Tuesday, May 31, 2011

Modesty is Relative

That's me letting orange rolls go to waist so they don't go to waste.

Would you ever look at a t-shirt like that and think that it was immodest? Neither would I. Even if it was on someone who was in possession of a tiny bit of cleavage, it would still be quite decent. Not immodest. At least that's what I thought when I bought them (I have a purple one, too). It turns out that they are, though.

See, when you have a toddler some seemingly innocent items of clothing become much less modest. A neckline that seemed very reasonable on the hanger at the store becomes extremely revealing later when it is on your person and little hands grip it and use it to pull up onto your lap. It also doesn't provide enough coverage the twenty thousand times a day you have to lean over and use both hands to clean up a mess, help a child get out of a precarious position or stick a Baby Einstein video in the VCR.

Then there are the shirts Evie likes to buy for herself. She bought a hot pink long sleeved shirt that completely covers her: neck, stomach, arms. Very modest. But Greg doesn't like it because it has a picture of a cartoon owl on it with enormous cartoon eyes. The placement of the owl and its eyes is not bad. I think it's an innocent shirt. Still, it's not Greg's favorite.

I remember back when Greg and I were just friends we would go swimming at the Campus Plaza swimming pool and he once told me that he didn't like my (totally modest, maybe a tiny bit high cut, but not bad) swimming suit. It was royal blue with lime green stitching and a lime green "Body Glove" embossed across the chest. He told me he doesn't think girls should wear things with words in that area. Whatever is written there it might as well just say, "Guys Look Here!!"

I don't buy shirts like that anymore, but I still think he's a little overly sensitive. Unless a shirt is tight and/or a woman is particularly buxom, I don't see much wrong with it.

Then one day Ewelina told me that she found a shirt she wanted to buy. It was just like a shirt her best friend had, but with a different picture. It was a fitted gray tee with a picture of a banana on it. "A banana!" she said. It reminded me of the days when I was about exactly her age and loved things that were random and weird. I, too, would have loved to have a shirt with a picture of a banana or a cloud (like her friend's shirt) on it. Funky, cool, cute.

So she bought the shirt and showed it to me. Super cute cut, very long tee. Big, yellow, old comic style half-peeled banana on the front. "Cute!" I thought.

A little while later I realized that I didn't really like that shirt. I went upstairs and showed it to Greg and asked what he thought about it. He didn't like it a lot more immediately than I didn't like it. He said he really didn't think she should wear it. I totally agreed. I was the lucky one who got to explain this all to her. While it's not strictly immodest, it kind of falls under the same category (i.e. inappropriate (or not quite appropriate) clothing)

So now we have a bunch of new standards. Is the shirt toddler-proof? Does it contain any offending words symbols, pictures or colors? Are the non-offensive words, symbols, pictures or colors located in an appropriate area of the garment? Are we a thousand percent sure that nobody would ever think anything but the very most virtuous thoughts when glancing in our direction while we are wearing this item of clothing?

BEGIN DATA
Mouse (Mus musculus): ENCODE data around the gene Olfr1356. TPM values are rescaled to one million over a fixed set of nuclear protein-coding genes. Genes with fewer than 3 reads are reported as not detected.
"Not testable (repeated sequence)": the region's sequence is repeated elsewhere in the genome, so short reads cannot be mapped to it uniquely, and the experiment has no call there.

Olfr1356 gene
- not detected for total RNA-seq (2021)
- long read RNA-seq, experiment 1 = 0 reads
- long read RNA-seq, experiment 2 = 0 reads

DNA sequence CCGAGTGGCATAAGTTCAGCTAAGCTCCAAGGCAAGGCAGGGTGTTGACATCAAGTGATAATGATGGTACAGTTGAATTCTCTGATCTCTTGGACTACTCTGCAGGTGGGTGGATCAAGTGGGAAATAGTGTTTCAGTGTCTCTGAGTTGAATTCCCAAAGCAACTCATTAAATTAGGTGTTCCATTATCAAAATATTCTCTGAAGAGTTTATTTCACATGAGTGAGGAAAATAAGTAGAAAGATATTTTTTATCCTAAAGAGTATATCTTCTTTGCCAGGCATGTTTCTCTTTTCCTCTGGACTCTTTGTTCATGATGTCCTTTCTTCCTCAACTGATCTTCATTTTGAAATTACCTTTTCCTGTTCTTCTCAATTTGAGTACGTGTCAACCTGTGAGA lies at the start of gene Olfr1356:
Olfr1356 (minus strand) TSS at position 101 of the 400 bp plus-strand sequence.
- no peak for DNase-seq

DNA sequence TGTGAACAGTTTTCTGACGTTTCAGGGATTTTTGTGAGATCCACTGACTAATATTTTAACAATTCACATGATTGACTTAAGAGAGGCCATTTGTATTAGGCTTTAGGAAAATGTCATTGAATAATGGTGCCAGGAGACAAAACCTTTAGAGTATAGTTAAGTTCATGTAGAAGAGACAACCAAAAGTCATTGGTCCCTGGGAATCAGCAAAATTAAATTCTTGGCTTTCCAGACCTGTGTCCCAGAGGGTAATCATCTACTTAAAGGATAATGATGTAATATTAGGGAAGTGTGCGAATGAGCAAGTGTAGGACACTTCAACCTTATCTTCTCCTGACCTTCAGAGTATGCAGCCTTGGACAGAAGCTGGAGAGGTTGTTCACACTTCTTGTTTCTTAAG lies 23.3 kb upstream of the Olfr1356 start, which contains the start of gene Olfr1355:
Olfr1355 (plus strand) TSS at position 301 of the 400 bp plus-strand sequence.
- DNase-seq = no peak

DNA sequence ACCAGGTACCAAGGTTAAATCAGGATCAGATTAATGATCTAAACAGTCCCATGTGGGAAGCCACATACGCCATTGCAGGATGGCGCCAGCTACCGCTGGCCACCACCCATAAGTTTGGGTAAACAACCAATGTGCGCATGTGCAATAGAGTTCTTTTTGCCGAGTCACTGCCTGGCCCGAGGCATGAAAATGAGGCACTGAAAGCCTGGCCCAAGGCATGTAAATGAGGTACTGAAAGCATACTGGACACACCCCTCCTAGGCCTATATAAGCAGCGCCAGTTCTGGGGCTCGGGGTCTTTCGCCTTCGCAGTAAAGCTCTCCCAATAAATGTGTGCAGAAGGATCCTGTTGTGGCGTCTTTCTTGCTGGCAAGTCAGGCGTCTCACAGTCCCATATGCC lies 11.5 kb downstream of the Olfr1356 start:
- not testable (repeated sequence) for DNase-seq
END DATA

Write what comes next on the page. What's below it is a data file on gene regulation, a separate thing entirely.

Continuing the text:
We sure know how to make things difficult around here.


Susan said...

I have the solution: burqa. :)

Carolyn V said...

I had a shirt that I thought was pretty modest, until our neighbors came over and I leaned into their car window to say something. Yeah, they got an eyeful. Needless to say, I threw the shirt away. How embarrassing.

Christina said...

I lived at Campus Plaza, too! Anyway, what's helped me with necklines that are high but loose so they fall a little when you bend over are half-tees. I don't know if you've heard of them, but they do a great job at sticking to your skin and providing an extra layer, just the upper half. Just a suggestion.

Kimberly said...

Oh the things we have ahead of us as parents of three girls...

I'm very, ahem, buxom, so finding modest clothing seems next to impossible short of wearing voluminous turtlenecks.

Kazzy said...

Every body type has an issue with every clothing article. It's tough.

L.T. Elliot said...

Yeah, I have a bit of the buxom problem (thanks, Grandma!) so sometimes it doesn't matter what I do. However, I don't care for shirts with the logo on the chest, either. Even if it's modest, it does draw the eye. ;)

MelancholySmile said...

Finding clothes that meet that exact criteria while ALSO hiding a bit of pudgy stomach or accentuating lean legs whilst also being stylish... yes clothes are far too complicated.

I also lived at Campus Plaza! 6 girls + 1 bathroom = not fun. :)

Moody said...

I hate the sweats with the words on the butts. Ugh! My daughter got some as hand me downs. They're pajama attire only (and until I toss them.) A lot to think about.

Anonymous said...

I feel bad for a little girl that has to learn why a banana shirt's not a good idea. :( Not that I disagree with you, just that it's a stupid world.

I feel the same way about innuendo. I sometimes see nice innocent mommy bloggers inadvertently use words that they don't know to be innuendo-laden. I almost never point it out to them, but I do cringe. But there are also some folks who will find innuendo in ANYTHING, and I hate that there won't be any words or gestures left innocent.

Erin said...

Now that I serve with the young women in church I am much more self conscious that everything I wear is a good example to them. I find those undershirts invaluable because they protect you if a toddler pulls a shirt down or you reach up for something or you bend over or whatever. They sell them at Downeast outfitters. Should I bring you one?